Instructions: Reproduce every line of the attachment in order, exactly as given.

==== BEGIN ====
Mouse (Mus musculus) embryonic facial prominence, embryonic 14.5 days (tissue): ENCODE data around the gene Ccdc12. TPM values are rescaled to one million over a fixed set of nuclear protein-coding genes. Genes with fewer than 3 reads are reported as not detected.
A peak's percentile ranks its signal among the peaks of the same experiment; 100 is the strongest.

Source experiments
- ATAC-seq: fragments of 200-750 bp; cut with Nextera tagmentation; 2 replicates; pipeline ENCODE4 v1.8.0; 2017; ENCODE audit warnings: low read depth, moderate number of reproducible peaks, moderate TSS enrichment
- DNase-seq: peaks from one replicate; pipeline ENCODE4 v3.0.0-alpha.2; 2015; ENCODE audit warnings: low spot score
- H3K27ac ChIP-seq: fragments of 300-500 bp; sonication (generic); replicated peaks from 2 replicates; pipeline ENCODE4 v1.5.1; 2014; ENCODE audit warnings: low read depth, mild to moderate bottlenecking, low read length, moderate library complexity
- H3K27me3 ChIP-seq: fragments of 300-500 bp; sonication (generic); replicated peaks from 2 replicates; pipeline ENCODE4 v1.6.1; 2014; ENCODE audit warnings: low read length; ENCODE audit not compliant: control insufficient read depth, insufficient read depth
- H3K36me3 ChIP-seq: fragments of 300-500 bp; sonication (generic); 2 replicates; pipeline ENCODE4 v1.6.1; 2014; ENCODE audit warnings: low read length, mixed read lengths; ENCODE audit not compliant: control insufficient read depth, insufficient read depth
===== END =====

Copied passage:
Mouse (Mus musculus) embryonic facial prominence, embryonic 14.5 days (tissue): ENCODE data around the gene Ccdc12. TPM values are rescaled to one million over a fixed set of nuclear protein-coding genes. Genes with fewer than 3 reads are reported as not detected.
A peak's percentile ranks its signal among the peaks of the same experiment; 100 is the strongest.

Source experiments
- ATAC-seq: fragments of 200-750 bp; cut with Nextera tagmentation; 2 replicates; pipeline ENCODE4 v1.8.0; 2017; ENCODE audit warnings: low read depth, moderate number of reproducible peaks, moderate TSS enrichment
- DNase-seq: peaks from one replicate; pipeline ENCODE4 v3.0.0-alpha.2; 2015; ENCODE audit warnings: low spot score
- H3K27ac ChIP-seq: fragments of 300-500 bp; sonication (generic); replicated peaks from 2 replicates; pipeline ENCODE4 v1.5.1; 2014; ENCODE audit warnings: low read depth, mild to moderate bottlenecking, low read length, moderate library complexity
- H3K27me3 ChIP-seq: fragments of 300-500 bp; sonication (generic); replicated peaks from 2 replicates; pipeline ENCODE4 v1.6.1; 2014; ENCODE audit warnings: low read length; ENCODE audit not compliant: control insufficient read depth, insufficient read depth
- H3K36me3 ChIP-seq: fragments of 300-500 bp; sonication (generic); 2 replicates; pipeline ENCODE4 v1.6.1; 2014; ENCODE audit warnings: low read length, mixed read lengths; ENCODE audit not compliant: control insufficient read depth, insufficient read depth